Morning Must Reads: Midstate Employment and More Post-Budget Analysis

Jobseekers in Central Pennsylvania might be able to smile, if only for a short while. A new report shows slight uptick in the employment rate in the midstate, with four counties in the area showing increased employment rates.

Four of the midstate's five counties make the BLS' list of the United State's 322 largest counties covered in today's release. Employment in the fourth quarter dropped by 0.4 percent in Dauphin compared with the fourth quarter of 2010, but rose in Cumberland, Lancaster and York, the BLS said. Total employment in the four counties increased by 0.17 percent, according to calculations based on the BLS data.

Wages in the four counties dropped by between 2.7 percent and 4 percent between December 2010 and December 2011, the BLS said. That paralleled a drop nationwide of 1.7 percent, as reported by the agency.

The Citizens Voice, meanwhile, takes a look at whose needs were met in the recently approved state budget and who got left behind. Budgets are statements of our values - not hard to see what values are being served.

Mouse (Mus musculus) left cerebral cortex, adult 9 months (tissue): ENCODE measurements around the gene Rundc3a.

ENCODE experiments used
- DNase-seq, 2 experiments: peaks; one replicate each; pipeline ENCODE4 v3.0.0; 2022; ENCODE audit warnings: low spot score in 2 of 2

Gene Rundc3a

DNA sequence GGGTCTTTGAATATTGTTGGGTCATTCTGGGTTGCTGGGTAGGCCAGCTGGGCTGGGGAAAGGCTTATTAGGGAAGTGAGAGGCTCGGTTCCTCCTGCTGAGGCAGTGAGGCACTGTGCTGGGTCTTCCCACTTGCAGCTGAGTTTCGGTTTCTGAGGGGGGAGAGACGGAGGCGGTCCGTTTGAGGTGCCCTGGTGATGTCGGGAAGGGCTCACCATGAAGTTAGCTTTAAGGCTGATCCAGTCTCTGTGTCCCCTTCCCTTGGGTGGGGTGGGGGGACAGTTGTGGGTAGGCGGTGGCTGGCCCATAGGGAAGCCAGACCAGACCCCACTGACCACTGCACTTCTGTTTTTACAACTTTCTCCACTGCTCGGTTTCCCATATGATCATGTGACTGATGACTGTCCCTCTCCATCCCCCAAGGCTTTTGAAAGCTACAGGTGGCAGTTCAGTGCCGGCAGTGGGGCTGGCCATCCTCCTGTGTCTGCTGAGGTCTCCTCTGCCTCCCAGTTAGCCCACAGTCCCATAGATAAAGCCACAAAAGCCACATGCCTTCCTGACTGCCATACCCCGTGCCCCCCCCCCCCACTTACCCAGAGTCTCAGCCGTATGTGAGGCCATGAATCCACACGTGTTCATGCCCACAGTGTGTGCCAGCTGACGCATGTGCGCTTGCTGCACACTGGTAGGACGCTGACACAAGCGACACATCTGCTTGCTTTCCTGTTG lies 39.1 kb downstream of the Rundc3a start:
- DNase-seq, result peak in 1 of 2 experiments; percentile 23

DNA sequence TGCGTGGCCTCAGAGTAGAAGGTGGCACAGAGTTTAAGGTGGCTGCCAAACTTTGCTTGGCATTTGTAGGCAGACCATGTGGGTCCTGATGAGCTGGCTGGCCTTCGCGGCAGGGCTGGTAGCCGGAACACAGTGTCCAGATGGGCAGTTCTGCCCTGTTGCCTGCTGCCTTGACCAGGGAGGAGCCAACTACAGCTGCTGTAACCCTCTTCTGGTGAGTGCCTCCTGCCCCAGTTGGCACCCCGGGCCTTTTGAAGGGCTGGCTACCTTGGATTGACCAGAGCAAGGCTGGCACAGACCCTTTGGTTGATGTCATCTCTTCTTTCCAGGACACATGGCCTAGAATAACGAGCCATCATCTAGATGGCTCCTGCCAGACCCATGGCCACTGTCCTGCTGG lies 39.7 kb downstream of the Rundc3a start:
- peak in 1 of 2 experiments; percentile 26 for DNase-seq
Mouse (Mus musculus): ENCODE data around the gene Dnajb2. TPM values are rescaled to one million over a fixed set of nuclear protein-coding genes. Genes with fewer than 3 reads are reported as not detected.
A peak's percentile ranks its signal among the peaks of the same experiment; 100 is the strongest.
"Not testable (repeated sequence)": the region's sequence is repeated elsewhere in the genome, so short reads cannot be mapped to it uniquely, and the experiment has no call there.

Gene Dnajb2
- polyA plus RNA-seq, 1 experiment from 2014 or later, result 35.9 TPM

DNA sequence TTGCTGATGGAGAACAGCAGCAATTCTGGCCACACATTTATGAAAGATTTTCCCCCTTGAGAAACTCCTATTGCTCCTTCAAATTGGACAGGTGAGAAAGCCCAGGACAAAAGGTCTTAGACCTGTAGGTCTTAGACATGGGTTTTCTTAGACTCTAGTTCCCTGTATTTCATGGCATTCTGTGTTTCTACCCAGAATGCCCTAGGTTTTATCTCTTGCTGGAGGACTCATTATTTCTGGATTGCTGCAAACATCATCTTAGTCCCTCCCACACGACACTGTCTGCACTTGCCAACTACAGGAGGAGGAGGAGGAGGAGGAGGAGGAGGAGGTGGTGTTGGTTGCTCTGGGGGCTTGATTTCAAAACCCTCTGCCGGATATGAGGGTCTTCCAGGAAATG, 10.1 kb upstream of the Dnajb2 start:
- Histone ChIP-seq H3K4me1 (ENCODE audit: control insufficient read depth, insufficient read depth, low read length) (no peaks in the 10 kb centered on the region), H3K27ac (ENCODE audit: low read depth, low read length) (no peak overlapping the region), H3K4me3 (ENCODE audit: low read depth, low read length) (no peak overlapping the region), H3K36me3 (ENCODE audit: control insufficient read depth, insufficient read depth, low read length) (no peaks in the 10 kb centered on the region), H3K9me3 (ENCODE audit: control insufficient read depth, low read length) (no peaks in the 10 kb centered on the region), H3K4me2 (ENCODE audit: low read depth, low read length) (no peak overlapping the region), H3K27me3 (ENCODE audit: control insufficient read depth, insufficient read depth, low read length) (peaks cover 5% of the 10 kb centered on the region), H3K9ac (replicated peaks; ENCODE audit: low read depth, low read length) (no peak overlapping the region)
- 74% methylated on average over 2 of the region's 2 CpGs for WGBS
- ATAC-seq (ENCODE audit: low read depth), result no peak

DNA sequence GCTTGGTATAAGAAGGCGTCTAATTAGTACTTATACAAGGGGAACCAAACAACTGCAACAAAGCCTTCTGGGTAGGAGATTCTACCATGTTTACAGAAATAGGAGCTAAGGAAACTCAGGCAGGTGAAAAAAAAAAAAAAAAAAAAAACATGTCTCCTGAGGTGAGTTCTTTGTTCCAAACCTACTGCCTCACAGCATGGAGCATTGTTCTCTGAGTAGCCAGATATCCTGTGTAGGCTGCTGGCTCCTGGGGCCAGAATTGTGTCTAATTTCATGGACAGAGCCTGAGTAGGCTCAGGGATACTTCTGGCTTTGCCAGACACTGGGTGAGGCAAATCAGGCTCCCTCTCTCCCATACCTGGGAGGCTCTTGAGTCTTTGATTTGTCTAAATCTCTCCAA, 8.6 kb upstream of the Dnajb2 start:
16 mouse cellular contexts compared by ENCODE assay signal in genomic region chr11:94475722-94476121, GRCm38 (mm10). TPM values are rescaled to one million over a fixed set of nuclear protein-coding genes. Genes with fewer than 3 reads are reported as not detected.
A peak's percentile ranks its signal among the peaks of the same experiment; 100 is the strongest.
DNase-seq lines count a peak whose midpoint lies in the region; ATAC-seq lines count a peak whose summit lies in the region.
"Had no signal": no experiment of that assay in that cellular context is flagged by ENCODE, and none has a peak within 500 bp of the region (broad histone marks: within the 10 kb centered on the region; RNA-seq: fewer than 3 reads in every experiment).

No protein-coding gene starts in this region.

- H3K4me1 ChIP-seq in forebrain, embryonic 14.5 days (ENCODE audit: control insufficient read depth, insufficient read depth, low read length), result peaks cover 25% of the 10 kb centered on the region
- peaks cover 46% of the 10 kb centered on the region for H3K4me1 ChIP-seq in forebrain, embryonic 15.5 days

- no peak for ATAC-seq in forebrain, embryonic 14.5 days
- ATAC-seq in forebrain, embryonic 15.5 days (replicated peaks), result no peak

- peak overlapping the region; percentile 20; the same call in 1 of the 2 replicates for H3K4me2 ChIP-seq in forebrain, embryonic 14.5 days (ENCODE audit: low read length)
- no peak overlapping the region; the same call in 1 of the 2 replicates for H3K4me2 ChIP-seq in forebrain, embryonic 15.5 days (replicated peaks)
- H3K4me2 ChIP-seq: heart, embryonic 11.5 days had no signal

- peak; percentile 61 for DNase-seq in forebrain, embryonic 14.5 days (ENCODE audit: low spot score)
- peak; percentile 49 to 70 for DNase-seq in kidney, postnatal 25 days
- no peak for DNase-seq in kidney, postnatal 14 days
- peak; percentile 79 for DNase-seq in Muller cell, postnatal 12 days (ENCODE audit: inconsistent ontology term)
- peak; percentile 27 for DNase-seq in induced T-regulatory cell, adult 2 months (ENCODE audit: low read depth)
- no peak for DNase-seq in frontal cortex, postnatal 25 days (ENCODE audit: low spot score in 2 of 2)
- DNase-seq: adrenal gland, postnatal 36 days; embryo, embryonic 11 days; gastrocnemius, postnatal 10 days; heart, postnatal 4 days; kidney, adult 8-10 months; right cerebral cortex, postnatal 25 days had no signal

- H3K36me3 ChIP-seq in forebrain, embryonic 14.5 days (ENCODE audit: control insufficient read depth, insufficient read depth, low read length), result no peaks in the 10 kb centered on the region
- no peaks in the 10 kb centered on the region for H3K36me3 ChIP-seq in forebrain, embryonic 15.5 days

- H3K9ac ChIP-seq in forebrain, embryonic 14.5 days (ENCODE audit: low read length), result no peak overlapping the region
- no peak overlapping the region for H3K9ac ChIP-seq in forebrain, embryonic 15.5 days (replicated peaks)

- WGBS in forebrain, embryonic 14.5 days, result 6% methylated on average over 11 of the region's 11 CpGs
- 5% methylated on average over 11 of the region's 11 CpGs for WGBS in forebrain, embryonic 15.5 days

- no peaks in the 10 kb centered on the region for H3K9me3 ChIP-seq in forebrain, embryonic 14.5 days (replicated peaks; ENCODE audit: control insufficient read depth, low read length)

Here's the run down.

Losers

About 70,000 individuals, mostly adults with disabilities, will lose monthly stipends of about $200 as of Aug. 1 with the end of the General Assistance cash grant program.

Winners

The budget affords an array of permanent tax breaks for businesses.

Clearly, the final budget was less painful for many groups than the budget proposed by the Governor back in February. The Pennsylvania Health Care Association said the governor and lawmakers had kept their promise to the elderly by restoring Medicaid funding to nursing homes. Governor Tom Corbett had proposed a 4% cut in Medical Assistance rates. Even with this minor victory, the association notes that flat Medicaid funding means reimbursements are $20 per patient, per day less than the real cost of providing care.

Winners or losers?

Corbett touted state taxpayers as winners in a no tax-hike budget, while Democratic lawmakers said cuts in state aid will make local taxpayers pay more.

Do you think Pennsylvania residents won or did we lose?

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